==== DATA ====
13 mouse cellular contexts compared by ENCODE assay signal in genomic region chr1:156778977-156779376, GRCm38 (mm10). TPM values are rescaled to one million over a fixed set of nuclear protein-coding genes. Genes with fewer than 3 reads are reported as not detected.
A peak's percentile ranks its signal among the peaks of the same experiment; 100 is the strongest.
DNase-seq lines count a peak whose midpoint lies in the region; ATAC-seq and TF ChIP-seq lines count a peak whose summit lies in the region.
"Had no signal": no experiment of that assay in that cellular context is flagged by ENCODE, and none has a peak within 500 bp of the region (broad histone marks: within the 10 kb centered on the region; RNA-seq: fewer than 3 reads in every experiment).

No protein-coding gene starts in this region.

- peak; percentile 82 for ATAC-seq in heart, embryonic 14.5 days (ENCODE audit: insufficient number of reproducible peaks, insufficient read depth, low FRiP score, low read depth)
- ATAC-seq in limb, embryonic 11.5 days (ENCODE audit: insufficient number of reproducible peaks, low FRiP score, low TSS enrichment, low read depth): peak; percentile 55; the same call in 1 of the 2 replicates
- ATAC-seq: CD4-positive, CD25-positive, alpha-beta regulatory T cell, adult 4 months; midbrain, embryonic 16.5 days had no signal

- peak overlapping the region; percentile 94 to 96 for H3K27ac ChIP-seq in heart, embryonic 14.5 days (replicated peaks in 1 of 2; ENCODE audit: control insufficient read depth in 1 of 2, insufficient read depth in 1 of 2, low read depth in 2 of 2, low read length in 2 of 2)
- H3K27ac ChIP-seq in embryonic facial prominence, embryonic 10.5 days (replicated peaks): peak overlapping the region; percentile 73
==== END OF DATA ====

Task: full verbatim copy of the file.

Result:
13 mouse cellular contexts compared by ENCODE assay signal in genomic region chr1:156778977-156779376, GRCm38 (mm10). TPM values are rescaled to one million over a fixed set of nuclear protein-coding genes. Genes with fewer than 3 reads are reported as not detected.
A peak's percentile ranks its signal among the peaks of the same experiment; 100 is the strongest.
DNase-seq lines count a peak whose midpoint lies in the region; ATAC-seq and TF ChIP-seq lines count a peak whose summit lies in the region.
"Had no signal": no experiment of that assay in that cellular context is flagged by ENCODE, and none has a peak within 500 bp of the region (broad histone marks: within the 10 kb centered on the region; RNA-seq: fewer than 3 reads in every experiment).

No protein-coding gene starts in this region.

- peak; percentile 82 for ATAC-seq in heart, embryonic 14.5 days (ENCODE audit: insufficient number of reproducible peaks, insufficient read depth, low FRiP score, low read depth)
- ATAC-seq in limb, embryonic 11.5 days (ENCODE audit: insufficient number of reproducible peaks, low FRiP score, low TSS enrichment, low read depth): peak; percentile 55; the same call in 1 of the 2 replicates
- ATAC-seq: CD4-positive, CD25-positive, alpha-beta regulatory T cell, adult 4 months; midbrain, embryonic 16.5 days had no signal

- peak overlapping the region; percentile 94 to 96 for H3K27ac ChIP-seq in heart, embryonic 14.5 days (replicated peaks in 1 of 2; ENCODE audit: control insufficient read depth in 1 of 2, insufficient read depth in 1 of 2, low read depth in 2 of 2, low read length in 2 of 2)
- H3K27ac ChIP-seq in embryonic facial prominence, embryonic 10.5 days (replicated peaks): peak overlapping the region; percentile 73